Much of the polar bear research in Canada and American Arctic in the 1970s-1980s was funded by oil and gas companies, because it was the right thing to do (and governments required it). Now, Greenpeace says providing such money is just oil company marketing, meant to make them look good.
Stirling et al. 1993, oil funding acknowledgement for work in the Eastern Beaufort Sea.
Oil money helped fund the Ph.D. research of polar bear biologist and Polar Bears International spokesperson Steven Amstrup (Amstrup and Durner 1995), and made possible a number of other critical research projects in the early days of polar bear research that might not have been possible otherwise (Stirling et al. 1993; Stirling and Lunn 1997).
Yesterday, several media reports announced that ExxonMobil had advertised for a job counting polar bears in the Kara Sea (where very little research has been done), but a Greenpeace spokesperson called this an “obvious greenwash.”
Have a look at the media reports and the oil funding acknowledgements from polar bear research papers (“References”) and see what you think.
Courtesy IUCN Polar Bear Specialist Group.
Posted in Advocacy, History
Tagged activists, Amstrup, Arctic oil, Beaufort Sea, environmentalists, funding from oil companies, funding sources, Greenpeace, oil money, polar bear, polar bear research, Rosneft, Stirling
While researching the population status of Foxe Basin polar bears I came across an issue that seems to have garnered relatively little attention outside the polar bear community – Inuit objections to the handling of polar bears during mark-recapture surveys and the effect of this on polar bear research in Canada.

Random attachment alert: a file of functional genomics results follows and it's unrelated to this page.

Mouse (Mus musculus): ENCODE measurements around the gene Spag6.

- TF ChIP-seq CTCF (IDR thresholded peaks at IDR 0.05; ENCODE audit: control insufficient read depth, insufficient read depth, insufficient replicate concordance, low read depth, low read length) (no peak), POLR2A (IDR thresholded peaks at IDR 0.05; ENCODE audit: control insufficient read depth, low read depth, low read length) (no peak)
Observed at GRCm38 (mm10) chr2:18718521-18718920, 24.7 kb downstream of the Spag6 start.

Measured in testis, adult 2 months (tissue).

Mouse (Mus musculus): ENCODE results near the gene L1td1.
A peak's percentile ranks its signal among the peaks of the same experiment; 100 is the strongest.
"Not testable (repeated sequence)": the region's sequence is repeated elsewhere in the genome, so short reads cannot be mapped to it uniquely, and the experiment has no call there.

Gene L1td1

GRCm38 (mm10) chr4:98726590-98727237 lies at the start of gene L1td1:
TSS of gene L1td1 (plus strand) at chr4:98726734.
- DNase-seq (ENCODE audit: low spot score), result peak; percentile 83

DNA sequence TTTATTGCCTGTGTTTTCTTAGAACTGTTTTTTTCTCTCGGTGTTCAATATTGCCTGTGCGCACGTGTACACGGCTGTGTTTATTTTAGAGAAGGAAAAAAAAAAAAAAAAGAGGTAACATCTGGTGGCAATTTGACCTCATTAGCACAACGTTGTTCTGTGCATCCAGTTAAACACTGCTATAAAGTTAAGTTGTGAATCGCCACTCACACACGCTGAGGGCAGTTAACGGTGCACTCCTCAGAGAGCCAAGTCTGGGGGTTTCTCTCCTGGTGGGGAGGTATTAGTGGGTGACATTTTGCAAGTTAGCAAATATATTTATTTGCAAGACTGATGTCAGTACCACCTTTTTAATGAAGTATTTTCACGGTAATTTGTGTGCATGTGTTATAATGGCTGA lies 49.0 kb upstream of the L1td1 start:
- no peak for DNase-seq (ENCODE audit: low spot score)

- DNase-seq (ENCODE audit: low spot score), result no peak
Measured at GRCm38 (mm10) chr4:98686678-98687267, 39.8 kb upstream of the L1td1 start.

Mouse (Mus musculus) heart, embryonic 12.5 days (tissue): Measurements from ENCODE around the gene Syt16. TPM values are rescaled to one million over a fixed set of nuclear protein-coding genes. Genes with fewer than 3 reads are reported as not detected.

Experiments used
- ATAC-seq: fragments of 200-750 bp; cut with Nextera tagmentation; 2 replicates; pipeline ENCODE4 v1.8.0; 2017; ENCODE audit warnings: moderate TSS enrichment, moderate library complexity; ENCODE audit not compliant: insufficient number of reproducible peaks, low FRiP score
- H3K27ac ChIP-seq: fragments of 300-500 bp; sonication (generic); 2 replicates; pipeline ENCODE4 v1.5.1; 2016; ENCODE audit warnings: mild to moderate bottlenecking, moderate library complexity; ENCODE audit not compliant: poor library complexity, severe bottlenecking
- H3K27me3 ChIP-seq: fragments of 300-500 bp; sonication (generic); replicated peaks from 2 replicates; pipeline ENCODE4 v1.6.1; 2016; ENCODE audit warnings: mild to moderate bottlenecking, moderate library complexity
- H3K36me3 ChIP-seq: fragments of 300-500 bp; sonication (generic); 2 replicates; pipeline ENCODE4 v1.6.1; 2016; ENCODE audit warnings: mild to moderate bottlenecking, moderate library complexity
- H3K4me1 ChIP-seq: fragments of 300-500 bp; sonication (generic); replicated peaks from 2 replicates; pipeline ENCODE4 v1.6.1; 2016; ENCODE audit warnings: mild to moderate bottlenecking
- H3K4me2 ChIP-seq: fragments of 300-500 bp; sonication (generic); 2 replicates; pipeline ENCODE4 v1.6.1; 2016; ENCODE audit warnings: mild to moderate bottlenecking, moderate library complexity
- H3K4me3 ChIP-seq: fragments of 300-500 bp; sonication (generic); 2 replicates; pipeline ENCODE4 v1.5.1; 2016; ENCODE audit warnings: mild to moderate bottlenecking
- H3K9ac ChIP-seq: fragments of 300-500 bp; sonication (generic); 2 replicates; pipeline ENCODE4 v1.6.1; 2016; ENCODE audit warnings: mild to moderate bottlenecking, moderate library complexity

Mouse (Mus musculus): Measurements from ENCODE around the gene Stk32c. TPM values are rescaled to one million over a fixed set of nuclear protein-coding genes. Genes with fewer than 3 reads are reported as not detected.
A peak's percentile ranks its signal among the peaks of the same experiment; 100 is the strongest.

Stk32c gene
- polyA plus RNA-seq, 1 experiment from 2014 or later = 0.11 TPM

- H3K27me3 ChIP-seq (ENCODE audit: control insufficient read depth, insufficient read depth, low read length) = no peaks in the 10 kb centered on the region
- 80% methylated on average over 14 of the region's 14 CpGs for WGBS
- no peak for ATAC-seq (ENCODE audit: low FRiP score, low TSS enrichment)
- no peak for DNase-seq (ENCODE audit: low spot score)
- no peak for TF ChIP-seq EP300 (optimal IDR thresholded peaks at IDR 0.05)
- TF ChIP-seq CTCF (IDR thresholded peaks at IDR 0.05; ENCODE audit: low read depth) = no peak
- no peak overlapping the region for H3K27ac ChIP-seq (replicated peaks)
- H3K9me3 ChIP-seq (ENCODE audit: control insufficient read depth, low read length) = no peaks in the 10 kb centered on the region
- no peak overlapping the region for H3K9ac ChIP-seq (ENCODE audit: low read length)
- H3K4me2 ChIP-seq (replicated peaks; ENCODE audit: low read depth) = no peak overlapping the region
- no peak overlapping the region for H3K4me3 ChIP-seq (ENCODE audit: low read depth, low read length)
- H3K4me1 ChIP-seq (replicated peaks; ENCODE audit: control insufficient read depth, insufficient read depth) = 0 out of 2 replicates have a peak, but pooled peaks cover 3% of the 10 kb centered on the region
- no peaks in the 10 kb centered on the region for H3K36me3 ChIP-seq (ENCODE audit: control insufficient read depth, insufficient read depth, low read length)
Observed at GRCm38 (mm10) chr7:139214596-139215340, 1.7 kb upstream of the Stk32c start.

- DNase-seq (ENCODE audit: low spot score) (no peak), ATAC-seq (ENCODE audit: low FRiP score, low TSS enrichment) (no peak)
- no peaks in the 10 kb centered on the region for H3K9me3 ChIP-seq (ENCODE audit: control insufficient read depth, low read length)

Foxe Basin is a large polar bear subpopulation region that encompasses the northern portion Hudson Bay into the area west of Baffin Island, see map below (courtesy IUCN Polar Bear Specialist Group).
Mark-recapture research methods routinely used by polar bear biologists became especially contentious in Foxe Basin during a population study initiated in 2007/2008, with Inuit residents voicing objections and biologists defending its practice. The following year, the mark-recapture effort was halted and an aerial survey took its place.
The aerial survey has been completed and a report on it was released in 2012 (Stapleton et al. 2012; see previous post for results) but we’ve heard very little about what happened to that mark-recapture study and why the Government of Nunavut pulled the plug on it. I plan to change that with the next couple of posts.
I’m not claiming to understand the nuances of the story because I’m only going by available documents. However, I think it’s important to shine some light on this issue since it has clearly changed the shape of polar bear research in Canada.
Posted in Life History, Population
Tagged aerial survey, Atkinson, Canada, Derocher, field work, Foxe Basin, Inuit, mark-recapture, non-invasive research, Nunavut, objections to mark-recapture, Peacock, polar bear handling, polar bear research, research methods, Stapleton, tainted meat, tranquilizer drugs, Zoletil
Poor polar bear researchers: there are few full time jobs worldwide and research is underfunded.
This is not my opinion but the facts according to Andrew Derocher and Ian Stirling (2011) — see Fig. 1 and 2 below. I do not dispute them.
Figure 1. The distribution of full-time polar bear researchers worldwide. From Derocher and Stirling 2011, invited speaker presentation to the 2011 Polar Bear Meeting in Nunavut, Oct 24-26.
Since Derocher and Stirling have raised the issue, I contend it’s perfectly valid to ask: are polar bear biologists who proclaim their heartfelt fear for the future of polar bears at every opportunity behaving as advocates for polar bears or protecting their own careers?
Posted in Advocacy, Conservation Status
Tagged 2011 polar bear meeting Nunavut, Circumpolar Action Plan for Polar Bear Conservation, conflict of interest, conservation, COSEWIC, Derocher, Eastern Beaufort, expert testimony, government jobs, grant funding, helicopter survey, jobs, oil money, polar bear research, Southern Beaufort, Stirling, western hudson bay